Press Release
February 23, 2011

Peso to further appreciate if BSP key interest rates are adjusted

The peso could further rally to a much stronger level than the projected P35 to the US dollar this year upon the adjustment of key interest rates by the Bangko Sentral ng Pilipinas (BSP), Sen. Ralph G. Recto said yesterday.

Recto said that an upward movement in the interest rates of BSP would usually redound to stronger peso, which could mitigate rising oil and food prices.

"The peso could further strengthen to a level better than the P35 to the US dollar as forecast of a foreign bank," he said referring to the latest peso-dollar projection of Hong Kong and Shanghai Banking Corp. (HSBC).

HSBC forecast a stronger peso this year and next year with a peso-dollar exchange rate of P37.50 to $1 in 2011 and P35.50 in 2012 or better than BSP's own projections of P42 to P45 against the greenback.

The US dollar has been trading between P43.27732 to P43.4065 since the week opened.

Recto said the BSP is widely expected to change its key interest rates to ease the impact of inflation caused by soaring fuel and food prices.

He said once the BSP rates are adjusted, the government could take advantage of the resulting stronger peso and temper the soaring prices or inflation.

Inflation this year is expected to hover in the range of 3-5 percent with 2010 inflation averaging 3.8 percent. Last month's inflation was tracked at 3.5 percent.

The senator, Senate ways and means chair, said a stronger peso could off-set the impact of any drastic movement in the pump prices of fuel and the resulting high inflation rate as the Middle East region braces for more regional unrest in the coming weeks.

On Tuesday, local oil companies jacked up their fuel prices by at least 50 centavos per liter, blaming the fragile petroleum supply situation in the Middle East, which is being rocked by pro-democracy rallies protesting overstaying despotic regimes.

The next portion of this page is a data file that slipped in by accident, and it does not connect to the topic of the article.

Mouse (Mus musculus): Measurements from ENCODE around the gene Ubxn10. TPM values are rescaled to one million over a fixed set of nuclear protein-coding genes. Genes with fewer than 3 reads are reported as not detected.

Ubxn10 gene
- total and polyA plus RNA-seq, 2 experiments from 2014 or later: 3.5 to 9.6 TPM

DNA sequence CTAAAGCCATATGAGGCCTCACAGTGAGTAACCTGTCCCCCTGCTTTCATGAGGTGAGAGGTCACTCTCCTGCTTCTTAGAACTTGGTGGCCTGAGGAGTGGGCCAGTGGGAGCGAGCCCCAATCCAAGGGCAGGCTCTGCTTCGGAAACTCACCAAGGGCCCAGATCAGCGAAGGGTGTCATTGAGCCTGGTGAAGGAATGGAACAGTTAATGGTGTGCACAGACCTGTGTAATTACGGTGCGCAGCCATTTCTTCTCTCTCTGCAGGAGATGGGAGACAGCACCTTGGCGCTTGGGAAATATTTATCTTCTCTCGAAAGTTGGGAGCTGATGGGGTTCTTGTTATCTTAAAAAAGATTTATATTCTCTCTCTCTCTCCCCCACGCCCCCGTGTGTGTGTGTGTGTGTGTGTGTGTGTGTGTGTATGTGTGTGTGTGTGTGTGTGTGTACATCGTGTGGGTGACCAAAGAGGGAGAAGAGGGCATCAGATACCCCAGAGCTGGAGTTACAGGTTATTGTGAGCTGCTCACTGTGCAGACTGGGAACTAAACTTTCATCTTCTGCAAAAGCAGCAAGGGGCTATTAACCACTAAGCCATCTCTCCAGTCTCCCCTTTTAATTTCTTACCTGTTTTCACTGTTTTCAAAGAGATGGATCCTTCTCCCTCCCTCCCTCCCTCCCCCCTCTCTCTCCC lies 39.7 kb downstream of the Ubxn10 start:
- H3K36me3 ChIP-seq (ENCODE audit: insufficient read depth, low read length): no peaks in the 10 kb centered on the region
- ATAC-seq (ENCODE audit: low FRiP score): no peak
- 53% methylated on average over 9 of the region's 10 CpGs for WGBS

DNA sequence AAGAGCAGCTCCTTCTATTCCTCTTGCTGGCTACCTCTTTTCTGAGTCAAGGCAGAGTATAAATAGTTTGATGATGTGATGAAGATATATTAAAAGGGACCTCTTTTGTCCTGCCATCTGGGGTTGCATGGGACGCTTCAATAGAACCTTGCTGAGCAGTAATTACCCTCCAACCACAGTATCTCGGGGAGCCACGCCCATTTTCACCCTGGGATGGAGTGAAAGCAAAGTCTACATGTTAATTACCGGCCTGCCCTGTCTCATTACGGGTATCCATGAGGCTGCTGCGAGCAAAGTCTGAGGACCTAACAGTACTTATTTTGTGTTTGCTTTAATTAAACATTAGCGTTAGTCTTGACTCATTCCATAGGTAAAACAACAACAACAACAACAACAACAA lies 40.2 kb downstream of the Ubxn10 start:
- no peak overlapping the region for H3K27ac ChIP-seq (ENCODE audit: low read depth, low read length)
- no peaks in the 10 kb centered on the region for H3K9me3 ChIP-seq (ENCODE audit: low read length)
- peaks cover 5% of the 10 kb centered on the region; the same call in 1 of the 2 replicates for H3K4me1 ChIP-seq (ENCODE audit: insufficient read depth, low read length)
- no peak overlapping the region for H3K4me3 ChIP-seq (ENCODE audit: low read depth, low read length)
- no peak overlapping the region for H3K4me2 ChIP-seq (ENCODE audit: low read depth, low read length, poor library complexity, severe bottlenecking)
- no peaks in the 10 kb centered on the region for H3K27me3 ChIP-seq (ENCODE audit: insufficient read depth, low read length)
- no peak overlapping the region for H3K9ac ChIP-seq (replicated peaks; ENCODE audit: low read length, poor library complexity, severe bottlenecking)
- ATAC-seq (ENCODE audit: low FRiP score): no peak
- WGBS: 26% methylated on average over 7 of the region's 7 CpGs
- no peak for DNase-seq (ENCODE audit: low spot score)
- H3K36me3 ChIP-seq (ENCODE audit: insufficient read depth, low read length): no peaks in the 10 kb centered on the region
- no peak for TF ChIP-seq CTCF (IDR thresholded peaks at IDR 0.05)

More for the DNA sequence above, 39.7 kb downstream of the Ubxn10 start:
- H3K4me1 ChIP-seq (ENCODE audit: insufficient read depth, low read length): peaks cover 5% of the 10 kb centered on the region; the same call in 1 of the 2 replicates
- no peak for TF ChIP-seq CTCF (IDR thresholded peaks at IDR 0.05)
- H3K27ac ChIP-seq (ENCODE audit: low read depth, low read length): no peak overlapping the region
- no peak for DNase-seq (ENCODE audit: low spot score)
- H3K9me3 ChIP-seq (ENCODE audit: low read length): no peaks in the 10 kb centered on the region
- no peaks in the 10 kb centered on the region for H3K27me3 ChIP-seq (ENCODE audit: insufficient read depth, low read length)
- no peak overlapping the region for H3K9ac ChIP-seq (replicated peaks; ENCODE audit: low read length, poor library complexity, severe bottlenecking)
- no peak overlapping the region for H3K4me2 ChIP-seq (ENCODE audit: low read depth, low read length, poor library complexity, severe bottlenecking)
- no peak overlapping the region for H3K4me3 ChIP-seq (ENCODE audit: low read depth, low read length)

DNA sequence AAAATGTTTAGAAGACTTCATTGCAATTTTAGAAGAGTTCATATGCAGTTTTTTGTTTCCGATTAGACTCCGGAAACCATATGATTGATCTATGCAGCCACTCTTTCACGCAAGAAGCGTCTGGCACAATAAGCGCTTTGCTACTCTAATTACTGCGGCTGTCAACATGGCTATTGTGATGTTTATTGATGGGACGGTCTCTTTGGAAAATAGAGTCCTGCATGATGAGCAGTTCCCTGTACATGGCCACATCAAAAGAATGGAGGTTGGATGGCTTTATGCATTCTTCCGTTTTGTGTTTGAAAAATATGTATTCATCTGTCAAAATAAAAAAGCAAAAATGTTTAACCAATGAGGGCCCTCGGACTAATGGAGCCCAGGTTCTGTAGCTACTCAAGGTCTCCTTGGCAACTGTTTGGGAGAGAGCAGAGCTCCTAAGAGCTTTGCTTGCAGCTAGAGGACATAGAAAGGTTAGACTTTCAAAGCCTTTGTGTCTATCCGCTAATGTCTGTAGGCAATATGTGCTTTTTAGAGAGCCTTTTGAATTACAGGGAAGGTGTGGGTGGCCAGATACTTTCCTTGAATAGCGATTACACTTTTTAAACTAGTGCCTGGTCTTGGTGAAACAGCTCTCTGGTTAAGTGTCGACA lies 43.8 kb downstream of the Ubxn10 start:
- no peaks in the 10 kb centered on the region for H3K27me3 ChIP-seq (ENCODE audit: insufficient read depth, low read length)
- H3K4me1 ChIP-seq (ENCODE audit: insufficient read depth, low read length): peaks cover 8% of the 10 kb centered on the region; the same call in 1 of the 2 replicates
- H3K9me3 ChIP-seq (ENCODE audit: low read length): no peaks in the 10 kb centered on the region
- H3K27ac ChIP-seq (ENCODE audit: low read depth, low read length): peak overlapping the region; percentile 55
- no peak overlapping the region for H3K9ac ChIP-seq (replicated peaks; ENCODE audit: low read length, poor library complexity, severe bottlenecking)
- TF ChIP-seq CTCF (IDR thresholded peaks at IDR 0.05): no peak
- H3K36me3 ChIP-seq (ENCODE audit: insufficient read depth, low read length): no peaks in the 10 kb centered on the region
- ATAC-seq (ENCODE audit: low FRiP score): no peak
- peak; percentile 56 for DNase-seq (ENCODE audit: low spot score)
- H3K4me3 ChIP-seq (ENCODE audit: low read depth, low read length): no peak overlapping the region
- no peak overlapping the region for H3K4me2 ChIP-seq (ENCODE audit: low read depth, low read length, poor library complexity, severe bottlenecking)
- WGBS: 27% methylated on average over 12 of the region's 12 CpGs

"In layman's terms, when peso is strong, there would fewer pesos needed to import fuel which we pay in dollars and this should trigger similar downtrend in prices of fuel and food," he said. Currently, BSP's overnight borrowing rate - or the interest imposed by banks whenever BSP borrows - is 4 percent while overnight lending - or the interest rate slapped by BSP from its borrowing banks - is at 6 percent.

At the end of each working day, a bank may have a surplus or shortage of funds banks after transferring money to each other, to foreign banks, and to large clients.

Banks that have surplus funds may lend them to or deposit them with BSP, which may earn them a 4-percent overnight interest while banks with cash shortages will have to borrow from the BSP and in return, be slapped an interest rate of 6 percent.

Overnight rates are a measure of cash liquidity or availability of funds prevailing in the economy. Key policy rates of the BSP have been kept unchanged since July 2009 and will have to be revisited March 25 when the Monetary Board, the policy-making body of BSP, meets.

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